New lamps for old can slash energy and maintenance costs

Published:  11 August, 2009

Chalmor - Steve Henry
Informed decisions — Steven Henry.

New lighting offers many possibilities for reducing energy costs and maintenance bills — with some very short paybacks, as Steven Henry explains.

The decision to refurbish lighting inside or outside a building will usually be driven by a desire to improve the quality of the light and/or reduce energy consumption. If light quality is to be improved it makes sense to examine energy consumption at the same time.

In addition, the imminent phase-out of low-efficiency fluorescent and high-intensity-discharge (HID) light sources through Directive 2005/32/EC may mean that like-for-like replacement lamps become unavailable.

The options available will depend on the nature of the existing installation, — ranging from retrofitting higher performance lamps and control gear through to installing new fittings and, perhaps, controls. The decision should also be influenced by cost-of-ownership issues such as energy performance and maintenance requirements, as well as return on investment (ROI). Those 5000 or so organisations expected to participate fully in the Carbon Reduction Commitment programme will also need to factor in the cost of carbon allowances when calculating ROI.

It will also make sense to consider the options for funding any refurbishment work, either through grants and interest-free loans or through schemes operated by manufacturers where capital costs are funded through actual energy savings.

Taking a low- or high-bay installation using high-pressure-sodium (SON) lamps as an example, one option is to upgrade to a higher performance lamp, often necessitating new control gear as well. This may be cheapest option but may not the lowest-cost option in the longer term.

For instance, replacing 400W SON fittings with 4 x 54W T5 fluorescent fittings will provide a comparable illuminance on the working plane while reducing the installed electrical load, increasing lamp life, providing better colour rendering and creating opportunities for better control — resulting in an overall improvement in energy efficiency and, generally, a fast return on investment.

This was the case at the equestrian centre operated by Myerscough College near Preston, where a payback period of 1.4 years was achieved, and the scheme qualified for a Learning Skills Council grant on the basis of energy savings. Here, 48 x 400W SON fittings were replaced on a point-for-point basis by 4 x 54W Chalmor Brilliance fittings with a 24 000 h life (compared to 8000 h for SON) linked to BlueWave 2-channel lighting controllers. The lighting is controlled in relation to both occupancy and daylight levels, something that was not possible with the previous installation because of the re-strike time of SON lamps.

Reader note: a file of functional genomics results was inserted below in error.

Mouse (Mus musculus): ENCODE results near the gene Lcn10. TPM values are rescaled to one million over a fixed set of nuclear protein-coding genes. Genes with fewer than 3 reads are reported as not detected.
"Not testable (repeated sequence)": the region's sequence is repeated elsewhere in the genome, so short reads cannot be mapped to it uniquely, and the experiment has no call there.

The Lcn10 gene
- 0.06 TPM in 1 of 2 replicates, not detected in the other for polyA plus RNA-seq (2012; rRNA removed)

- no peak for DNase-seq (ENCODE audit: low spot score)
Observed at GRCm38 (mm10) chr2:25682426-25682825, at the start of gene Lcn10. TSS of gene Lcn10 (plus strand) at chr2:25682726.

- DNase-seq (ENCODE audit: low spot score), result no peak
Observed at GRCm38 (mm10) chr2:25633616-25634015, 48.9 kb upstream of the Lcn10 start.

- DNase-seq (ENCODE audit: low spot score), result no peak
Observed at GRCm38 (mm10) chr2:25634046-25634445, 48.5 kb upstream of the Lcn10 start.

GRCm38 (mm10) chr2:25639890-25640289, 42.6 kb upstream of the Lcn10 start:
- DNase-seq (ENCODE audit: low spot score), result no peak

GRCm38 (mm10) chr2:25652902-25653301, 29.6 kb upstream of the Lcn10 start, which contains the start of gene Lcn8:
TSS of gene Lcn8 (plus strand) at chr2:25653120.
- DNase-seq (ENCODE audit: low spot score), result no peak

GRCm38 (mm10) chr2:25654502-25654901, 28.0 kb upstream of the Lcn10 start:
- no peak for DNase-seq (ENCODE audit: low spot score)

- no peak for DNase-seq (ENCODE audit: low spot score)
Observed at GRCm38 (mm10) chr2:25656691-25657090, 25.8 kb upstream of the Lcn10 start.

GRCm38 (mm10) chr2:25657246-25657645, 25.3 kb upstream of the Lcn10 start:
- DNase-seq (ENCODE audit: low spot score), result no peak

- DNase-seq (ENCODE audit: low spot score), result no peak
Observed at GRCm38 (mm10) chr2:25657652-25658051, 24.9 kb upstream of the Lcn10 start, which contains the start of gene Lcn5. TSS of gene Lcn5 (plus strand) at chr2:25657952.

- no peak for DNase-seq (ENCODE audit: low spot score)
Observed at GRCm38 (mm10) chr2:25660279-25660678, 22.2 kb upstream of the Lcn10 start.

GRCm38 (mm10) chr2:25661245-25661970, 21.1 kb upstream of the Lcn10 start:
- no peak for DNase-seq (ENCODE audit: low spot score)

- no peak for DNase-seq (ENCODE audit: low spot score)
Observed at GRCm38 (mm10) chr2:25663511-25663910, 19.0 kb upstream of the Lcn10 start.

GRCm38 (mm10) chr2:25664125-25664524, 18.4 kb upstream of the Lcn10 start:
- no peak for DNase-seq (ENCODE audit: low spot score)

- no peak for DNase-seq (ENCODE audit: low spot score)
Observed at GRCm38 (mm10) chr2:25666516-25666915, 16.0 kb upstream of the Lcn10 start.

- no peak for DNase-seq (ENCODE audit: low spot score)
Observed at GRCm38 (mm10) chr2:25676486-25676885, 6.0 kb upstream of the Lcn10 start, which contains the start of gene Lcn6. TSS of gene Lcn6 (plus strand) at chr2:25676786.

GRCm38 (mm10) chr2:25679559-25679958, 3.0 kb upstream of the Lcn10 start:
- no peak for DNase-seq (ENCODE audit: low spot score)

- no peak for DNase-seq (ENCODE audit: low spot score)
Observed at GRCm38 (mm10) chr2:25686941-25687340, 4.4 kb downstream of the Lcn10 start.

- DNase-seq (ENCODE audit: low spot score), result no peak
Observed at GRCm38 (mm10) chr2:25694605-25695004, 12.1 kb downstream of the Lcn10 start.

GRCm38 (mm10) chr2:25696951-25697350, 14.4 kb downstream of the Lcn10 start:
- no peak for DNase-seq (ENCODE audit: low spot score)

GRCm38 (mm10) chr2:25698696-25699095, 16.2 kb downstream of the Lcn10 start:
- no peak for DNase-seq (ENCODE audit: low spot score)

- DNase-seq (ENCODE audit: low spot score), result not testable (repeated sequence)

A further benefit of the combination of longer-life lamps and improved control, which extends lamp life even further, is that the re-lamping schedule has been extended from 0.8 years to 5.8 years. This delivers significant maintenance savings and reduces the cost of lamp disposal imposed by the WEEE regulations.

Chalmor
Repayments for the funding scheme for this new lighting at Ritrama are less than the cost savings being achieved.

In a similar situation at self-adhesive materials manufacturer Ritrama, the lighting upgrade was funded through energy savings, so there was no capital outlay. Instead, Chalmor funded the initial installation through its LifeSaver scheme in exchange for a pre-agreed monthly sum for three years. This sum is less than the cost savings achieved through improved efficiency, so Ritrama has been making savings from day one.

As noted above, maintenance costs can make a significant difference to the overall cost of ownership calculations. So, where maintenance costs are particularly high due to access issues and Working at Height regulations, longer lamp life is an important consideration.

When City University London replaced its existing SON and mercury light sources in its engineering laboratories it carried out a life cycle costing analysis, comparing our Endurance 60 000 h fittings with another manufacturer’s T5 fluorescent fittings. Here, lamp life was the key and, while both options offered considerable savings, it was calculated Endurance would save at least £50 000 a year, mostly on maintenance.

With existing T8 or T12 fluorescent lighting, an alternative to complete replacement is to upgrade the lamp and other components of the fitting to take advantage of the benefits of T5 technology. Here there are essentially two options, a ‘quick fix’ where a T5 lamp and connectors with integral electronic control gear are installed, with a bridge that replaces the starter and bypasses the old gear. Over a thousand T8 and T12 fittings have been replaced at the Rosie Maternity Hospital in Cambridge to save around £8000 a year with a payback of just 1.2 years.

The second option is a more engineered solution where only the body of the old fitting is retained and lamps, lamp holders and control gear are all brand new. As well as enabling ‘as-new’ performance and facilitating enhanced control through the use of dimmable control gear if required, this approach has the added benefit of a 5-year warranty for ongoing peace of mind.

Many other issues should be considered — but are beyond the scope of this short article. The important thing is to take all of the contributory factors into account, be aware of all of the options and, if necessary, call on specialist assistance.

Steven Henry is managing director of Chalmor

Chalmor Lighting
The replacement of SON lamps in this equestrian centre of Myerscough College with more efficient and dimmable lighting has reduced energy costs and also maintenance costs through the longer life of the lamps.


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